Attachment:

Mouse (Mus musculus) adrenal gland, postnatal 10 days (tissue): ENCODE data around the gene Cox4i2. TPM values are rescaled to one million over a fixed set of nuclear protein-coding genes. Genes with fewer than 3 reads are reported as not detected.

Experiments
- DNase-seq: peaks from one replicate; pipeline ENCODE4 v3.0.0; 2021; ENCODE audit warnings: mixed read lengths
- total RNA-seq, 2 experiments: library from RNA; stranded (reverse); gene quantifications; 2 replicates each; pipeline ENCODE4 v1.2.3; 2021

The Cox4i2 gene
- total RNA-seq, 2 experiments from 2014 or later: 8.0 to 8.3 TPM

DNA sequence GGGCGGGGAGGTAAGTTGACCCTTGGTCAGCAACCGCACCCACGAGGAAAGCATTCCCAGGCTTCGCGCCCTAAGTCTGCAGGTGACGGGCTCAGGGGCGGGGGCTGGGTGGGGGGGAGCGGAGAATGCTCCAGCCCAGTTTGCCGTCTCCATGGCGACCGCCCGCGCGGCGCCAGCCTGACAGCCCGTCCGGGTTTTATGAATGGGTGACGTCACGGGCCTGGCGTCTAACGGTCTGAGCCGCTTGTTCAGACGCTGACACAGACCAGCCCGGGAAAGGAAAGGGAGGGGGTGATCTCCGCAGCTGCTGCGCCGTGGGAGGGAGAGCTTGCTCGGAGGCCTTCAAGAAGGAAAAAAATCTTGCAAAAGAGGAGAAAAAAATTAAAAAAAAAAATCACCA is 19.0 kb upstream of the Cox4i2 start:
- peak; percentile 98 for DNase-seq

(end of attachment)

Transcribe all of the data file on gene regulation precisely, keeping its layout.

Mouse (Mus musculus) adrenal gland, postnatal 10 days (tissue): ENCODE data around the gene Cox4i2. TPM values are rescaled to one million over a fixed set of nuclear protein-coding genes. Genes with fewer than 3 reads are reported as not detected.

Experiments
- DNase-seq: peaks from one replicate; pipeline ENCODE4 v3.0.0; 2021; ENCODE audit warnings: mixed read lengths
- total RNA-seq, 2 experiments: library from RNA; stranded (reverse); gene quantifications; 2 replicates each; pipeline ENCODE4 v1.2.3; 2021

The Cox4i2 gene
- total RNA-seq, 2 experiments from 2014 or later: 8.0 to 8.3 TPM

DNA sequence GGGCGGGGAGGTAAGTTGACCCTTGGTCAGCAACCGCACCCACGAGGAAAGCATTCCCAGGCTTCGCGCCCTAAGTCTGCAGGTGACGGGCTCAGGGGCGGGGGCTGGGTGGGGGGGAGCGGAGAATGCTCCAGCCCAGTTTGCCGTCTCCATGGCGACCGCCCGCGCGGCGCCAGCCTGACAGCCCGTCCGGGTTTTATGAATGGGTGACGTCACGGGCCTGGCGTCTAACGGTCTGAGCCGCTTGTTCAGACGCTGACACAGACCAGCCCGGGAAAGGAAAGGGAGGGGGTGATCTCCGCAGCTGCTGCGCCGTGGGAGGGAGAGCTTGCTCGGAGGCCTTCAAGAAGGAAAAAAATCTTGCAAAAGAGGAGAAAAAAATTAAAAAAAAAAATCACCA is 19.0 kb upstream of the Cox4i2 start:
- peak; percentile 98 for DNase-seq